At a Glance
- The pancreas is an organ 6 inches long in the abdomen that produces insulin and other hormones and enzymes the body needs to break down food.
- Risk factors include smoking, diabetes, family history of pancreatic cancer, inflammation of the pancreas, and obesity.
- Pancreatic cancer has no early symptoms, which makes it very important for patients to inform their doctors about their risk factors.
Pancreatic cancer is a malignant neoplasm of the pancreas. It is also referred as exocrine cancer.
An estimated 53,070 new cases of pancreatic cancer are expected to occur in the US in 2016.
The pancreas is an organ that is about 6 inches long. It’s located deep in the abdomen between the stomach and backbone. Liver, intestine, and other organs surround the pancreas. The pancreas makes pancreatic juices which contain enzymes that help break down food. The juices flow through a system of ducts leading to the main pancreatic duct. The pancreatic juices flow through the main duct to the duodenum, the first part of the small intestine.
The pancreas is also a gland that makes insulin and other hormones. These hormones enter the bloodstream and travel throughout the body. They help the body use or store the energy that comes from food.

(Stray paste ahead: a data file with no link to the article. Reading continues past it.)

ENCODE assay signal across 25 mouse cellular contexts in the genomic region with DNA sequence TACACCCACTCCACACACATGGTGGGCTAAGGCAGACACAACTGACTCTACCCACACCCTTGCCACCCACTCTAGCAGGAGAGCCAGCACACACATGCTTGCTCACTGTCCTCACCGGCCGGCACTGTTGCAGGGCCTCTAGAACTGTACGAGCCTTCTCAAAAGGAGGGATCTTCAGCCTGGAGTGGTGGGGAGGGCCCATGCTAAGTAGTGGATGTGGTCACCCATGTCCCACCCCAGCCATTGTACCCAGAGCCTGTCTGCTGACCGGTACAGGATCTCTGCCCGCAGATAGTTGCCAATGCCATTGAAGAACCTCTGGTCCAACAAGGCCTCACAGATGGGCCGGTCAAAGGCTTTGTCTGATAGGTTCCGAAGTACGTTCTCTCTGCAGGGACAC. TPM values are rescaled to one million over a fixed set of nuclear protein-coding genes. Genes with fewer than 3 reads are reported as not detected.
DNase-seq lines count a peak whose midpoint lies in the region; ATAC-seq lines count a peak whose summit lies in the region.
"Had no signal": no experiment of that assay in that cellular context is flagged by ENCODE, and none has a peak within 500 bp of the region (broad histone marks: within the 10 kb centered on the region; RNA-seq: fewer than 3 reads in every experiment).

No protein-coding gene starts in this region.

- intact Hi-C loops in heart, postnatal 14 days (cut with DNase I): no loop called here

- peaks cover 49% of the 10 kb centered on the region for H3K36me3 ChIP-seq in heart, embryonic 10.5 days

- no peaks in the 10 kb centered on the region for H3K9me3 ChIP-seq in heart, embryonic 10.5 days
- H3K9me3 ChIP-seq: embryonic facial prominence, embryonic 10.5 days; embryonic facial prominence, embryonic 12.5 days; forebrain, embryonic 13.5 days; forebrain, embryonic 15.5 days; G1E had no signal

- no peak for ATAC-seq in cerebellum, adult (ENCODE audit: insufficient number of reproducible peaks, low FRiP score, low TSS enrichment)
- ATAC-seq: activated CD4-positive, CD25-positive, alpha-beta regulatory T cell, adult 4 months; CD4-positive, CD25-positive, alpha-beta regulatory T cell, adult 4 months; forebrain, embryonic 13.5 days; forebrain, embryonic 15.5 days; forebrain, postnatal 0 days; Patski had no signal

Pancreatic cancer is difficult to diagnose in the initial stages as there are no specific early symptoms. The early symptoms often present themselves in an unrecognizable manner and cannot be directly attributed to pancreatic cancer. Pancreatic cancer is often detected at an advanced stage and it progresses and spreads quickly. Advanced disease is difficult to treat resulting in low cure rates. Pancreatic cancer can invade other tissues, shed cancer cells into the abdomen, or spread to other organs.
Studies have found the following risk factors for cancer of the pancreas:
- Smoking: Smoking tobacco is the most important risk factor for pancreatic cancer. People who smoke tobacco are more likely than nonsmokers to develop this disease. Heavy smokers are most at risk.
- Diabetes: People with diabetes are more likely than other people to develop pancreatic cancer.
- Family history: Having a mother, father, sister, or brother with pancreatic cancer increases the risk of developing the disease.
- Inflammation of the pancreas: Pancreatitis is a painful inflammation of the pancreas. Having pancreatitis for a long time may increase the risk of pancreatic cancer.
- Obesity: People who are overweight or obese are slightly more likely than other people to develop pancreatic cancer.
Early cancer of the pancreas often doesn’t cause symptoms. When the cancer grows larger, you may notice one or more of these common symptoms:
- Dark urine, pale stools, and yellow skin and eyes from jaundice
- Pain in the upper part of your belly
- Pain in the middle part of your back that doesn’t go away when you shift your position
- Nausea and vomiting
- Stools that float in the toilet
Also, advanced cancer may cause these general symptoms:
- Weakness or feeling very tired
- Loss of appetite or feelings of fullness
- Weight loss for no known reason